To keep it simple, when it comes to magnetism there are three main types of materials:
- Ferromagnetic: Which are strongly attracted by magnetic fields, and are mainly alloys of iron, nickel and cobalt; note that these three metals are adjacent in the periodic table.
- Paramagnetic: Which are weakly attracted by magnetic fields, such as oxygen.
- Diamagnetic: Which are weakly repelled by magnetic fields, for example aluminum.
This characteristic is defined as “magnetic permeability”. The structure of permeable materials allows magnetic-field lines to pass through the material easier than through a vacuum.
So the high concentration of magnetic-field lines causes the material to be attracted to the magnet. Conversely, when magnetic lines go through a vacuum easier, then the material is repelled.
This is the reason why two magnets of the same polarity repel each other. The magnetic lines of one magnet are prevented from passing through the lines of the second one, so it passes easier through a vacuum, causing equal poles to repel each other.
All substances are affected by the magnetic field, although in most of them the effect is very weak (and can only be detected with precise instruments). Materials attracted by magnets fall into two groups: ferromagnetic materials and ferrimagnetic materials. The other materials not attracted to magnets are classified as paramagnetic, diamagnetic and antiferromagnetic.
At the end of the 19th century, the microscopic causes of the different magnetic behavior of materials began to be investigated. Surprisingly around 1910, it was shown that in the framework of classical statistical mechanics, ferromagnetism was inexplicable within classical physics.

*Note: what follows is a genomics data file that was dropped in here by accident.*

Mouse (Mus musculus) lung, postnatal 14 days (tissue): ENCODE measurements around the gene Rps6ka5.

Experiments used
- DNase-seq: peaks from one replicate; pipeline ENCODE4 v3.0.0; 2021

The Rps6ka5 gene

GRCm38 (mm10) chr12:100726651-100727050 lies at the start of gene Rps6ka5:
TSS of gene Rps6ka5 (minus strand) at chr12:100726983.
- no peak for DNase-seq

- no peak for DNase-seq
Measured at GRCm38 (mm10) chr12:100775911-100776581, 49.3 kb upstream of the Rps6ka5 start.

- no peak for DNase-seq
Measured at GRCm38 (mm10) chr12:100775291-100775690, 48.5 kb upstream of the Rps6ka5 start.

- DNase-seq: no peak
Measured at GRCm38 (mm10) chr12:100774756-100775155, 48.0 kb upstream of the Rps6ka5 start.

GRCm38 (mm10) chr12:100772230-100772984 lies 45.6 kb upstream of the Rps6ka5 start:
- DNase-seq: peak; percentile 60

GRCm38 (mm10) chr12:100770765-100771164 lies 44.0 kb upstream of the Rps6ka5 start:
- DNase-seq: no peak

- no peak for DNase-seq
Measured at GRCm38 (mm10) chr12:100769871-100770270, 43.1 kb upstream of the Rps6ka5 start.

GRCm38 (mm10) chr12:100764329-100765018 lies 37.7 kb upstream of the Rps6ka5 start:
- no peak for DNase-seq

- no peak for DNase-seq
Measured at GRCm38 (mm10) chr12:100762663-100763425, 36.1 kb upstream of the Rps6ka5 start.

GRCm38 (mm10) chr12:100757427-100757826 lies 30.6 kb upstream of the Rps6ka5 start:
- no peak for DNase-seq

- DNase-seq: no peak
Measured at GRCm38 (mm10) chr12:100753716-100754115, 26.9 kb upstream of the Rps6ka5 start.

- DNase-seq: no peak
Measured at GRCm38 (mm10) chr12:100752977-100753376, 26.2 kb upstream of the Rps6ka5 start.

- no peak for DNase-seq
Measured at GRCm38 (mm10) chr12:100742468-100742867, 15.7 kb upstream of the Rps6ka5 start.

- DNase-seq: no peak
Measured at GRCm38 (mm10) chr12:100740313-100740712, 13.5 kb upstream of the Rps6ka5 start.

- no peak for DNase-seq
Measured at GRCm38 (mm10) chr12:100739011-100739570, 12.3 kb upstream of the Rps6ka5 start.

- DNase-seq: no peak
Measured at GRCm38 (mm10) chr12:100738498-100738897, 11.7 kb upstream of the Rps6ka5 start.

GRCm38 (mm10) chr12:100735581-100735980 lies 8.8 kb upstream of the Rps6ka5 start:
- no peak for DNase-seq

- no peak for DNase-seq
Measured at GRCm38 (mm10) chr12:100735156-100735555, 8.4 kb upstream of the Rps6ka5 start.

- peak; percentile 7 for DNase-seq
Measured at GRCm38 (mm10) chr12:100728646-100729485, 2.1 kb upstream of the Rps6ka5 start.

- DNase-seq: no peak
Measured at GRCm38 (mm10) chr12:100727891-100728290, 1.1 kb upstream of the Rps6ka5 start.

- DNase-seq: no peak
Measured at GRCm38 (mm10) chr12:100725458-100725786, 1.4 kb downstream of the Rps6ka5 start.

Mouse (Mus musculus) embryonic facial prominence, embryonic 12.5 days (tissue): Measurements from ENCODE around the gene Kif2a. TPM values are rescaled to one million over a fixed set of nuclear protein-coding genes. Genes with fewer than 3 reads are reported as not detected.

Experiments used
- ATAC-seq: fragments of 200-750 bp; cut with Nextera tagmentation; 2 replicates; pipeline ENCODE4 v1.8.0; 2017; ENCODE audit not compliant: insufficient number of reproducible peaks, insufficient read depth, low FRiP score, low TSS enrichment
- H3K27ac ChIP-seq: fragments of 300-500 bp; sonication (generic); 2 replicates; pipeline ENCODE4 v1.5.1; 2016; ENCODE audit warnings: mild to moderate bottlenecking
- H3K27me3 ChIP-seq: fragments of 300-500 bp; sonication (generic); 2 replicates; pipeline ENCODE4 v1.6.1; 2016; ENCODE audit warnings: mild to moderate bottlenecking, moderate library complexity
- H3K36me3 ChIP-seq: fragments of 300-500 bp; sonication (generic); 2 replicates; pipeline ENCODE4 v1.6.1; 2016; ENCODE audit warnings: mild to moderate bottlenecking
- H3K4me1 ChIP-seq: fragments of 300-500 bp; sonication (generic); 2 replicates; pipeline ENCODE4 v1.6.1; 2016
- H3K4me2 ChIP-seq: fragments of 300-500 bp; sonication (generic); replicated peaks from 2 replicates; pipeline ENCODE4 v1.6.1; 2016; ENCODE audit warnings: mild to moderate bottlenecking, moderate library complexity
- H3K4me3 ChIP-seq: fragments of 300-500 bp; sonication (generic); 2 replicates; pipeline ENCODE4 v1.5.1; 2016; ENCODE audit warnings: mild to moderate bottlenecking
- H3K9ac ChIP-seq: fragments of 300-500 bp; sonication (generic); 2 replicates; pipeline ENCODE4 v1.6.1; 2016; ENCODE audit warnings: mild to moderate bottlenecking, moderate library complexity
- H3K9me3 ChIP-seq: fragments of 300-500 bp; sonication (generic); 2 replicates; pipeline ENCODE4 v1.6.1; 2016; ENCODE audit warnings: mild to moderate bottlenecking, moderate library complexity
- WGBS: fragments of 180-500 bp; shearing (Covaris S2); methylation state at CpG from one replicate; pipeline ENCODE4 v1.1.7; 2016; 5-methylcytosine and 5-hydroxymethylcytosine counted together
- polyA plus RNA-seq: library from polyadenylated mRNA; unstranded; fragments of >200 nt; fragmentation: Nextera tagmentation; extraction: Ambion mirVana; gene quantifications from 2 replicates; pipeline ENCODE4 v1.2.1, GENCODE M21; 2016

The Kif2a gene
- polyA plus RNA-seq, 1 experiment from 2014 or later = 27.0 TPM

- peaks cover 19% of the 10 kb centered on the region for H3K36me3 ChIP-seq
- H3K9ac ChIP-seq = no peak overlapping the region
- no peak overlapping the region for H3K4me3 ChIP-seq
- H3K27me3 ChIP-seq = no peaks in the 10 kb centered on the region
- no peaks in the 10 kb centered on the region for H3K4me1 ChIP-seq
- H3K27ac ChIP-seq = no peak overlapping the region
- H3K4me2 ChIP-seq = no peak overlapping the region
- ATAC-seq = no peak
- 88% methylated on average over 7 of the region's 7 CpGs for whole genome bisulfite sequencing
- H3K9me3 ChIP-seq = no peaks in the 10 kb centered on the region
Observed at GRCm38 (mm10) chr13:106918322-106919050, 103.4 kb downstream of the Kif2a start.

This devastating result became known as the Bohr–van Leeuwen theorem. This was in addition to previous devastating results: the existence of stable atoms was inexplicable within classical mechanics, light behaved as a wave and a particle at the same time. All these problems were related and could only be overcome with the advent and development of quantum mechanics.
Ferromagnetism is, therefore, a phenomenon essentially related to the quantum behavior of electrons within an atom. It turns out that electrons have a special quantum property called spin. This spin is affected by the electromagnetic field and is capable of magnetic attraction (all macroscopic magnetism is due to the presence of this spin in matter). That said, we are in a position to try and explain the difference between ferromagnetic / ferrimagnetic materials and the rest.
It turns out that in this type of material the spins (which can be imagined as vectors that point in different directions) are more or less disordered.
In the presence of a magnetic field these spins are oriented parallel to the magnetic field and together create an angular magnetic moment effective.
It in turn interacts with the original field (as when two wires carrying current are placed next to each other) and the attractive force is produced.
This happens because the structure of ferromagnetic materials includes a partially empty electron shell that allows realignment of spins. In materials that are not attracted by magnets, the outer shells are full and the spins have no possibility of reorienting freely.